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Las Vegas


What happens in Vegas can stay in Vegas, sure. But just because there's craziness to be found doesn't mean there's not plenty to do for families, or for couples looking for a romantic weekend out, or even people just looking for amazing concoctions by award-winning chefs. There's no need to gamble on your weekend trip, not when we've got you covered. Pick your type: You're bound to come up a winner.Forget, for a moment, about all the money you could win (or lose) at the casinos in Las Vegas, or the serious coin that can be dropped in the high-end shops, celebrity-chef eateries, and penthouse suites along the Strip. The primary industry of Las Vegas is sensory overload. When you travel to Las Vegas, the lights, the sounds, and the exotic parade of people, all coming to soak up the vibes of legendary Sin City, are a feast all their own.But this desert city, which blossomed with the construction of the nearby Hoover Dam, also has plenty of history (here, Elvis impersonators also count as history) as well as bargains, especially if you wander off the Strip and into the Fremont Street Experience in the old downtown.


From zip lines and car racing to the Bellagio's world-famous fountains and the Mandalay Bay Beach, experiencing all of Las Vegas' attractions is like riding a roller coaster.And no two Las Vegas attractions are alike. The Mob Museum offers a glimpse into Vegas' illustrious and notorious past, while the Dolphin Habitat at The Mirage offers a glimpse into the undersea world far away from our desert landscape. And that's not even the most unexpected attraction in Las Vegas. Live the life of a race-car driver or fighter-jet pilot. Imagine yourself a pro golfer. Or paddle up to the Hoover Dam in a kayak. Las Vegas is a gambling town and the city's casinos are its most popular attractions. Most are technically located outside the city limits on the nearly seven-kilometre stretch of Las Vegas Boulevard South known as 'The Strip'. The end of the boulevard is paradoxically where you'll find the famous 'Welcome to Fabulous Las Vegas' sign.

Head back in the other direction to experience some of Las Vegas' most popular high-end casinos, including The Venetian and Bellagio resorts. The list of things to do in Las Vegas doesn't begin and end with gambling. Daytime brings about an array of thrilling experiences: helicopter tours over the Grand Canyon, rafting down the Colorado River and climbing Red Rock Canyon.

Things To Do:

Whether you are coming for the gambling, the shows, the food, or just the omnipresent thrills, this Las Vegas travel guide will set you on your way. Some popular Las Vegas activities include:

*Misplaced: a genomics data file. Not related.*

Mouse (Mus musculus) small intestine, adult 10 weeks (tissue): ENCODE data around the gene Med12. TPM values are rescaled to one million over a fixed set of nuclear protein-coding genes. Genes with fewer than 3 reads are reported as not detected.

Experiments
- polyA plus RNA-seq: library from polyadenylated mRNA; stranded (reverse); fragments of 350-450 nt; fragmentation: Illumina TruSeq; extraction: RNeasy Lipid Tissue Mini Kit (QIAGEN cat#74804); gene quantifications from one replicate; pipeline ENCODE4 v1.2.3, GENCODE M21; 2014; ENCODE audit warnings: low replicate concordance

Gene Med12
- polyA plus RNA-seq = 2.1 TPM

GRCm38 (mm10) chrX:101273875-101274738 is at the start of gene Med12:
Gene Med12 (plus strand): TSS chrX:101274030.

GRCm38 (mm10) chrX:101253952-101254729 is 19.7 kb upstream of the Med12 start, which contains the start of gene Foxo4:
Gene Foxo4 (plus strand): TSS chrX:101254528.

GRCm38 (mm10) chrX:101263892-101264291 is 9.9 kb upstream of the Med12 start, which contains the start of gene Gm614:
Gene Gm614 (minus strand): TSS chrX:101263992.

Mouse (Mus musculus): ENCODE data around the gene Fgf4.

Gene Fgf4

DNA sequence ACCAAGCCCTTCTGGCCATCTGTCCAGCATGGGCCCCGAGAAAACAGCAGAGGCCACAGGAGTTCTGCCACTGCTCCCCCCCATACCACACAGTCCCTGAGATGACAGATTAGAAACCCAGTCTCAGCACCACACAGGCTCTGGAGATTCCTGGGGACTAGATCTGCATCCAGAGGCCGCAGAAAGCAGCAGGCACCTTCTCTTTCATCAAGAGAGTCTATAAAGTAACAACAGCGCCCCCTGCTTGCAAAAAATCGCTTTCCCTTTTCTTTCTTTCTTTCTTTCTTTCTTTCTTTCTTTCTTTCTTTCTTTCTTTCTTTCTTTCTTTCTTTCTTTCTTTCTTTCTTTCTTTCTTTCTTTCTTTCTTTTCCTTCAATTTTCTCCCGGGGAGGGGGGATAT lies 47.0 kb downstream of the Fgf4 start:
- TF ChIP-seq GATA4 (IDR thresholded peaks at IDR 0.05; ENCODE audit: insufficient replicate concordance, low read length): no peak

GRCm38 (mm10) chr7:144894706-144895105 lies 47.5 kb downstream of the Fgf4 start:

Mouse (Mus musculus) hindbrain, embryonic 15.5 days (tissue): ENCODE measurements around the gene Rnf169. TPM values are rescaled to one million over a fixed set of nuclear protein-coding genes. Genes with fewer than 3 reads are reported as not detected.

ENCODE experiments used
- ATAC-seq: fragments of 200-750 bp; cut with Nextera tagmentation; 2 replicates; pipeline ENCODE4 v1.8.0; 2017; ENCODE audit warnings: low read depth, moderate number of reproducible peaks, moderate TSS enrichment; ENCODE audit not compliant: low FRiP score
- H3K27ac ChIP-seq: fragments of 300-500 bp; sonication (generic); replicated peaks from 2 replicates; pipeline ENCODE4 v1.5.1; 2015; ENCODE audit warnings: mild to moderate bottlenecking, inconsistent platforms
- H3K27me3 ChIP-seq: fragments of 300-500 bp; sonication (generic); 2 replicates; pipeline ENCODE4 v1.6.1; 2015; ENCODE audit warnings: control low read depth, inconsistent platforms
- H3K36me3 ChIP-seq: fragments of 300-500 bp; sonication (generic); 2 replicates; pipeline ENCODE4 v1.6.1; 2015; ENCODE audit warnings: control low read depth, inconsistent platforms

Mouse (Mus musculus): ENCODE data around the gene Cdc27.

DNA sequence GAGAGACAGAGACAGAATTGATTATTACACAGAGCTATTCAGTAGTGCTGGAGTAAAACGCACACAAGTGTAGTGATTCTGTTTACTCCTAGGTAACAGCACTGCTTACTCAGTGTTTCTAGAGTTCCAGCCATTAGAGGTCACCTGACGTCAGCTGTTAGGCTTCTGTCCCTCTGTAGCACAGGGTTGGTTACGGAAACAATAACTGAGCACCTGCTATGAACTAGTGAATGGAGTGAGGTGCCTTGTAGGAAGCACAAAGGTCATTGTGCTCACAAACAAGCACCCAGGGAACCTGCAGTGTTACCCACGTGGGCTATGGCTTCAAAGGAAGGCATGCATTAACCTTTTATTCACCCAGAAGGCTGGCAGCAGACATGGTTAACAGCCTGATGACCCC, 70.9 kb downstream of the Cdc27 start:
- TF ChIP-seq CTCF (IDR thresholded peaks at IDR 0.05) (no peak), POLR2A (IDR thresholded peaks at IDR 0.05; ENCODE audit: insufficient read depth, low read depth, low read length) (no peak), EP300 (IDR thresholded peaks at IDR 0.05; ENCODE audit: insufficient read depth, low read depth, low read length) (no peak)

Gambling, even if it's just a quick turn at the slots

  • Taking in a show, such as the ongoing selection of Cirque de Soleil productions
  • Visiting the Bellagio Fountains
  • Walking the Strip
  • Trying one of the buffets, which range from cheap eats to high-end feasts
  • Checking out the Fremont Street Experience

Places to Stay:

In a place where over-the-top glitz is the norm, a luxury hotel in Vegas truly has to step it up a notch with special touches -- from Michelin-starred chefs to airport transfers in a Rolls-Royce Ghost limousine. Vegas luxury often means enormous rooms, mind-boggling design, beautiful pools, and stunning spas. But the hotels in Vegas are also much larger (many are over 2,000 rooms) so the level of personalized service doesn't quite match the standards at other American destinations, like New York City or even Miami. In terms of value, though, a hotel in Vegas can't be topped. If the Wynn existed in New York City, for example, it would likely cost you about five times more per night. Las Vegas hotels are predominantly limited to the city's sprawling casino complexes, which offer a staggering array of accommodation options. Most tourists visit the city to gamble, so you'll find practically every whim catered for in any of the city's well-appointed casinos.

Many are actually themed resorts, including the Venetian Hotel, the Paris Hotel and Casino, and the Treasure Island Hotel and Casino. Away from The Strip, the usual array of tourist hotels and mid-range accommodation are in ready supply, though these are predictably less glamorous than those in the heart of the action.

Best Time to Visit:

Las Vegas is so popular that there is no "off season" for tourism. Las Vegas is at its busiest during New Year's, most three-day public holidays, July 4th, and school vacations. Valentine's Day is also a busy time, with many couples heading to the desert to get hitched—fast.

Throughout the year, Las Vegas is relatively crowded and the weather remains dry and sunny. For swimmers and sunbathers, the weather is ideal from May to September. Spring and fall are the best for walking the Strip or venturing into the surrounding desert.

The best times to visit Las Vegas are from March to May and from September to November, although consistently pleasant weather and worthwhile travel deals are easy to find at any time of year. During the spring and fall shoulder seasons, the weather is warm enough to shirk heavier layers yet cool enough to walk around without overheating. During the summer, Vegas is comparable to an oven with temperatures often exceeding 100 degrees.Also, Las Vegas hosts hundreds of conventions every year, which can cause room rates to rise at any time. Before setting travel dates, check the Las Vegas Tourism Board's convention schedule to find out which hotels are hosting what and when — this will help you to secure a better deal at your choice hotel.